DJ Nic Harcourt, far right, interviews The Crimea’s Andrew Stafford, Joseph Udwin, Davey MacManus, Owen Hopkin and Andrew Norton during a live feed from the Museum of TV and Radio.

NEW YORK — Nic Harcourt is one of the most influential men in music. But most people don’t even know what he looks like. They can, however, instantly recognize his voice — a low, soothing tone with a faintly British accent....



NEW YORK — Nic Harcourt is one of the most influential men in music. But most people don’t even know what he looks like. They can, however, instantly recognize his voice — a low, soothing tone with a faintly British accent.

Since 1998, Harcourt has been the director and DJ at Morning Becomes Eclectic, the popular three-hour music program on KCRW, a national public radio station out of Santa Monica, Calif. The popular show mixes live, unplugged sets and interviews and is one of the first places people go to hear important new music. Coldplay’s very first gig in the U.S. was on MBE, and Harcourt is credited with jump-starting the Stateside careers of Moby, Garbage, David Gray and many more. He is one of a few — if not the only — DJs with whom Thom Yorke, Radiohead’s notoriously difficult leader, will do radio interviews.

This story first appeared in the November 2, 2004 issue of WWD.  Subscribe Today.

Recently, he caught up with the new British rock band The Crimea in New York, inviting the quintet to do a live broadcast on his show. This was The Crimea’s first live radio performance and the bandmates were nervous, especially lead singer Davey MacManus. “I think you could tell,” MacManus admits later. “I could barely breathe when we first sat on stage.”

Nerves aside, artists new and old rarely have qualms doing Harcourt’s show because, as he says, “They know we’re true to the music and it’s not about anything else.” He doesn’t delve into the dishiness of the industry. And to date, the only interview that he missed was Johnny Cash. When it comes to the show’s playlist, Harcourt covers more established acts like Neil Young, Elvis Costello and Wilco, all interviewed recently, as well as acts who haven’t even been signed yet, like Jesca Hoop, a local California folk singer.

“I try to be inclusive but at the end of the day, the only criteria is that I have to like the music,” Harcourt says. “I have fairly diverse taste but I can’t like everything. I’m sure there are people that wish I would play artists that I don’t.” So don’t expect to hear a single Britney Spears song, though Travis famously covered Spears’ “…Baby One More Time” during a live session with Harcourt.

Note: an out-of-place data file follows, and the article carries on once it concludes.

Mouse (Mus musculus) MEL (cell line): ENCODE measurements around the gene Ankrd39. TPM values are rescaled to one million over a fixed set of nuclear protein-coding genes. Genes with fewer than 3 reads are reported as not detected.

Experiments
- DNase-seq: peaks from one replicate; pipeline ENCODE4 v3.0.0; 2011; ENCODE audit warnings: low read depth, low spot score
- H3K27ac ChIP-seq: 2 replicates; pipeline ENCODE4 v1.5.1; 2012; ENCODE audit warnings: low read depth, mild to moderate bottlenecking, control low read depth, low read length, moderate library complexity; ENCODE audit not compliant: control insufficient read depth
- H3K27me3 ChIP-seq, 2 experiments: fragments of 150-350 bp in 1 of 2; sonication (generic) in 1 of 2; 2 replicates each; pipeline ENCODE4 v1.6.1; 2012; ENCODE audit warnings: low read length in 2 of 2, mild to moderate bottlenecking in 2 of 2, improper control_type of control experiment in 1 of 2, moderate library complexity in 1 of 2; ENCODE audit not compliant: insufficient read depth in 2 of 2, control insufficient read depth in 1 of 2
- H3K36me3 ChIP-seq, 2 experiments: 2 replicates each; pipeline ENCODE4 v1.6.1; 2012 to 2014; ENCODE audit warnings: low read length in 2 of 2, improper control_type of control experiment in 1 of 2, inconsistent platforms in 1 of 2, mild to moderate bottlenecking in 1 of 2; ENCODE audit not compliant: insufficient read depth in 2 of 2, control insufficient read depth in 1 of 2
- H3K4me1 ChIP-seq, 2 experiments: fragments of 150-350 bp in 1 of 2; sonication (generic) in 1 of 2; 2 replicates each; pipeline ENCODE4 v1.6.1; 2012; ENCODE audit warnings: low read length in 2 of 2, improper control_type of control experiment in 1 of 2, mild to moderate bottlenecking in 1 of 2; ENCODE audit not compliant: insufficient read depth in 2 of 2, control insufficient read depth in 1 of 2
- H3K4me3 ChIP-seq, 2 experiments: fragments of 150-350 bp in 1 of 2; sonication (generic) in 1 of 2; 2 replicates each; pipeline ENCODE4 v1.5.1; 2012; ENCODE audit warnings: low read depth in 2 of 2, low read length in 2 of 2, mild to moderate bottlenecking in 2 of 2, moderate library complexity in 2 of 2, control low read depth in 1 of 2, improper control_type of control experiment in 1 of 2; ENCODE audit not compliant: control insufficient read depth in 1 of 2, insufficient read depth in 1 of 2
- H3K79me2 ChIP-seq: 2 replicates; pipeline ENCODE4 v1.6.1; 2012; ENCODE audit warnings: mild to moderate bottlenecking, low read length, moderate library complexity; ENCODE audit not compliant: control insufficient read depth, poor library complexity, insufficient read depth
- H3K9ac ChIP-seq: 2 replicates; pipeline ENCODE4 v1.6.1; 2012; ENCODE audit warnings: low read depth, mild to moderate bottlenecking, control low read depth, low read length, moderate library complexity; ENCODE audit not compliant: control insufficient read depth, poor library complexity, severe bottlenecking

“I like songs with melodies, hooks and beginnings, middles and endings,” he says, counting L.A. indie outift Rilo Kiley’s latest album, “More Adventurous,” as his favorite for the year. Currently, his library houses 35,000 CDs — and he gives every CD a fair listen. One of the disks to cross his path was The Crimea’s “Lottery Winners on Acid,” released last month on Warner Brothers, which Harcourt, always way ahead of the American curve, has been playing since last spring. And just that Harcourt invited the band to do MBE bodes well for The Crimea’s success Stateside.

“‘The Crimea is after the war obviously, and I feel like we’re at war constantly with everything,” says the band’s drummer Owen Hopkin, though he adds that most of the battles have more to do with faulty equipment.

The band’s biggest fight right now is breaking into America, for which MacManus was willing to change his signature look. He had the huge gap in his front teeth — from a childhood fight — fixed before coming here. “I had that gap for 15 years. I’m going to be vilified at home,” he says.

A published poet, MacManus sets his perverse, confessional lyrics to swinging pop melodies. In “Baby Boom,” a beautiful off-kilter love song, he basically apologizes to his lover for getting drunk and thus aggressively frisky. “I was apologizing for men in general, not just me,” he says.

“I’m from Ireland and so I have a lot of guilt,” MacManus adds. “We were watching ‘Unfaithful’ the other day and I had to go smoke a cigarette a few times.”

— Nandini D’Souza

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